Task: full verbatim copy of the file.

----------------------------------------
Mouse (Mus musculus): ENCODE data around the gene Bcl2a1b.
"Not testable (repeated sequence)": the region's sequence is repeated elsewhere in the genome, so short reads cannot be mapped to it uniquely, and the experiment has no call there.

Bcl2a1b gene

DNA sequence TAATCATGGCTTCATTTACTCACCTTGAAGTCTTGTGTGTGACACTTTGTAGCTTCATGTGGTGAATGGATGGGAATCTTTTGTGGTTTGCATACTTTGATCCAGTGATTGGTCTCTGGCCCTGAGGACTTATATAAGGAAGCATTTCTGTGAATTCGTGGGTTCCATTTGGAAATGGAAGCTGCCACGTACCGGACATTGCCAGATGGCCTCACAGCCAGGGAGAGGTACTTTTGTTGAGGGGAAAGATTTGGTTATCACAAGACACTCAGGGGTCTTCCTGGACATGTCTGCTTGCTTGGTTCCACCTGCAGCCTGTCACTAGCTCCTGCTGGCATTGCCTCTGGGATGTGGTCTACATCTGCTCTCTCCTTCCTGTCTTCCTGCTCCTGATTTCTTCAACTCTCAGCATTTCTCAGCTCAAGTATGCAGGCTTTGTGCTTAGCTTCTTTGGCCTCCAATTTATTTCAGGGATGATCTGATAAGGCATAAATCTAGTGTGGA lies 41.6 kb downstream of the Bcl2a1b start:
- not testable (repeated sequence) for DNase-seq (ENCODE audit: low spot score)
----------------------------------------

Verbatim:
Mouse (Mus musculus): ENCODE data around the gene Bcl2a1b.
"Not testable (repeated sequence)": the region's sequence is repeated elsewhere in the genome, so short reads cannot be mapped to it uniquely, and the experiment has no call there.

Bcl2a1b gene

DNA sequence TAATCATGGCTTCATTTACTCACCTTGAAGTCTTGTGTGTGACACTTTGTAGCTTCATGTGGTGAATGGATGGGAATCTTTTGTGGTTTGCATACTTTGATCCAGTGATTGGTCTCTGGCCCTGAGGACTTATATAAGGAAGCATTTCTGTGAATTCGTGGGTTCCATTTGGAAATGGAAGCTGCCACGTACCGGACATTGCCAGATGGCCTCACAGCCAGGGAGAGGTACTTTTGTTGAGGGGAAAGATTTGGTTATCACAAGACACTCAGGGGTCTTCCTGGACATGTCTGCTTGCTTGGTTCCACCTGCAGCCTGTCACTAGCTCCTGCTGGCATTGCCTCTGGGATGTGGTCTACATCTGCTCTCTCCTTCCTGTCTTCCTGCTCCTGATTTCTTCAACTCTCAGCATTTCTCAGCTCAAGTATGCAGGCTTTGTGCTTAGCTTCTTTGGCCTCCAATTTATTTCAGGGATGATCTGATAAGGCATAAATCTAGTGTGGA lies 41.6 kb downstream of the Bcl2a1b start:
- not testable (repeated sequence) for DNase-seq (ENCODE audit: low spot score)